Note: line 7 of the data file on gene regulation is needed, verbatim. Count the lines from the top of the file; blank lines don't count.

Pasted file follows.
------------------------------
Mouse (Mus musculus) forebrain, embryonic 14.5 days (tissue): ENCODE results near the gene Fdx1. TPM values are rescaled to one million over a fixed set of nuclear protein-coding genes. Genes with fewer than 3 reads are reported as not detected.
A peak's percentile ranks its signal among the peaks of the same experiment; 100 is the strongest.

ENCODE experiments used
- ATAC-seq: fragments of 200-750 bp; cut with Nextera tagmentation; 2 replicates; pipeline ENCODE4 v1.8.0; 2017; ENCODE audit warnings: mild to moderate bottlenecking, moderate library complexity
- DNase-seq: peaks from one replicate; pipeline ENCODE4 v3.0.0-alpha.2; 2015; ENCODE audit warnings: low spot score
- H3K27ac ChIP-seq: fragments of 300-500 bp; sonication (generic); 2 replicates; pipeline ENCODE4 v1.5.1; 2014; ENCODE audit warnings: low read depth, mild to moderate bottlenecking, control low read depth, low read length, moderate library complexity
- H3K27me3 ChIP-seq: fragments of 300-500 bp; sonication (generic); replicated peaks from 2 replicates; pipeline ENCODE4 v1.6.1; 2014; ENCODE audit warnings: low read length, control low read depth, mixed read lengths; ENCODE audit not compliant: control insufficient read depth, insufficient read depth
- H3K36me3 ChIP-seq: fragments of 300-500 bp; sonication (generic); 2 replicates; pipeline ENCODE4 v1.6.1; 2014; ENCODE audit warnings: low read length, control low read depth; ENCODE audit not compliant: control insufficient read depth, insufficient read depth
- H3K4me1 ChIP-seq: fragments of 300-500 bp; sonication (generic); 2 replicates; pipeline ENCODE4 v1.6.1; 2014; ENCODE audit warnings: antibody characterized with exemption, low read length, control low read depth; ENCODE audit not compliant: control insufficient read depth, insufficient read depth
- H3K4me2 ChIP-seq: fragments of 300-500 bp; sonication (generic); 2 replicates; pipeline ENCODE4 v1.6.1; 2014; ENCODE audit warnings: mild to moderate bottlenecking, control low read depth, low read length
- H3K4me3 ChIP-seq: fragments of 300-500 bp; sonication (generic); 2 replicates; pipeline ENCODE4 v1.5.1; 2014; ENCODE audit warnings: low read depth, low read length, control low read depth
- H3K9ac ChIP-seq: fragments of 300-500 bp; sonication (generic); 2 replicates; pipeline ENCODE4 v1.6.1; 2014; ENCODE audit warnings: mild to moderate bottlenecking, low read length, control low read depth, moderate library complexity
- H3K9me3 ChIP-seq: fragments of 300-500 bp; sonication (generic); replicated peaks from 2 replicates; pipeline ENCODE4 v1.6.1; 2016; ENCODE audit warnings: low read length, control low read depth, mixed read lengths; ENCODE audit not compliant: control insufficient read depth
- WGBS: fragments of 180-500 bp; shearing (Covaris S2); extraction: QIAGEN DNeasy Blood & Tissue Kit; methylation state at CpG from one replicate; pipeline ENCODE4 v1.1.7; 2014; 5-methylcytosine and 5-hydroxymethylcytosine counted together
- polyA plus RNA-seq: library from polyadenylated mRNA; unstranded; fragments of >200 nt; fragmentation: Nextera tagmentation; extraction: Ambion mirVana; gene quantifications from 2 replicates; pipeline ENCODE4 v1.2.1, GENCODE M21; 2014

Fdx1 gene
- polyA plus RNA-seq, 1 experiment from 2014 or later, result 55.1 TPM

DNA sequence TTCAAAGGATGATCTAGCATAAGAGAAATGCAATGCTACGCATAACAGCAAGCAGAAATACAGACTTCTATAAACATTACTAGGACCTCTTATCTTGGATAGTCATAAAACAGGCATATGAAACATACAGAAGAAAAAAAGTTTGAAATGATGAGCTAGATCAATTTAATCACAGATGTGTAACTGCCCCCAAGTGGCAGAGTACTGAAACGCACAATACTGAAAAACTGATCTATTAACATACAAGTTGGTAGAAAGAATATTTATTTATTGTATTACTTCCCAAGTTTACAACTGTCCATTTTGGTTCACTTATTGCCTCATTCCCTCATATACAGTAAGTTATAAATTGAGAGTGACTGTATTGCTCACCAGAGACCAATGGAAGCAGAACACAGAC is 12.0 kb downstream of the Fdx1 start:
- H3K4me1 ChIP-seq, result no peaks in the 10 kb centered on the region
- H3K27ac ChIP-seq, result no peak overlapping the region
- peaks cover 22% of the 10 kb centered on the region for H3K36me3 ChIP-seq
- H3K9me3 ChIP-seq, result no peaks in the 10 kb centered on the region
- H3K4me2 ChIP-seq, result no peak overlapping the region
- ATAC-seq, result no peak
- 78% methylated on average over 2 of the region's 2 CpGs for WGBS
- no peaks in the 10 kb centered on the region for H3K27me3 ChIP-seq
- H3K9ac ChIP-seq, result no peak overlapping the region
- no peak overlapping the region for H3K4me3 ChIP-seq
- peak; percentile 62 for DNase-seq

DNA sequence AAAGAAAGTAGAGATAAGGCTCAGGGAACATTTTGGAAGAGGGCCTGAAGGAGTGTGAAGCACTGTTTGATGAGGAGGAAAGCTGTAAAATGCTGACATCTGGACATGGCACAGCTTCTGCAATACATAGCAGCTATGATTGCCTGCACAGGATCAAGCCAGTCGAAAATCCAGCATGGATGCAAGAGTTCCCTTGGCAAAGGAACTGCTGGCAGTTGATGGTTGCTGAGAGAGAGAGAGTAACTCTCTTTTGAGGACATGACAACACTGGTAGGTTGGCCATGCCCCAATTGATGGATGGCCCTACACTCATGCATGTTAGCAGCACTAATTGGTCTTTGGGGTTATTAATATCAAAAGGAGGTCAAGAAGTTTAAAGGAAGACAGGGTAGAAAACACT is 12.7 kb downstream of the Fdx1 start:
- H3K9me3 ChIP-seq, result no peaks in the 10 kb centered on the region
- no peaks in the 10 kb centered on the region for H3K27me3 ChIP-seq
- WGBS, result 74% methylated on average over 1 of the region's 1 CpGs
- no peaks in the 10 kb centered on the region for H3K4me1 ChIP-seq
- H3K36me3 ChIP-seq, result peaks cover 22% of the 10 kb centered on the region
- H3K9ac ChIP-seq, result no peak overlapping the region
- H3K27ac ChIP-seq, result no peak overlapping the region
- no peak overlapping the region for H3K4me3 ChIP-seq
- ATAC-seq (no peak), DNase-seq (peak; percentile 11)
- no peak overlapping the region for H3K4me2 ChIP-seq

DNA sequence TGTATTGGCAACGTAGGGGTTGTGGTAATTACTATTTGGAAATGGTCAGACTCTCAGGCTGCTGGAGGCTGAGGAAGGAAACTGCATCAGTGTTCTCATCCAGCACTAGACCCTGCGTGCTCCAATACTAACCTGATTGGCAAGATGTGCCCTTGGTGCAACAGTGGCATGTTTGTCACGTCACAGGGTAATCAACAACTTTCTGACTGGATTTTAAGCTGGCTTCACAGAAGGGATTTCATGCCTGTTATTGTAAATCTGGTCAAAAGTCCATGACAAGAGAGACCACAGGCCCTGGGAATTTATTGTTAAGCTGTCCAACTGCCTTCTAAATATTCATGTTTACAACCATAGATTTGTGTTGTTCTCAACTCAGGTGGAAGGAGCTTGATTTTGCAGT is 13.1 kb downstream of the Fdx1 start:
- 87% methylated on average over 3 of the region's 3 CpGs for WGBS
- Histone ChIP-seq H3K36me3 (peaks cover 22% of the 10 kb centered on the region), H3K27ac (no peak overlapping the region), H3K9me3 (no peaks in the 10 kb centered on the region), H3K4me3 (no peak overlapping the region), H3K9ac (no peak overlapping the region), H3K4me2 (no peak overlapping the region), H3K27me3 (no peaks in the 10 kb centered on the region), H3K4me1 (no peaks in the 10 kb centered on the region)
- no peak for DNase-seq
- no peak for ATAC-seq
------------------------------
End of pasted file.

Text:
- H3K27me3 ChIP-seq: fragments of 300-500 bp; sonication (generic); replicated peaks from 2 replicates; pipeline ENCODE4 v1.6.1; 2014; ENCODE audit warnings: low read length, control low read depth, mixed read lengths; ENCODE audit not compliant: control insufficient read depth, insufficient read depth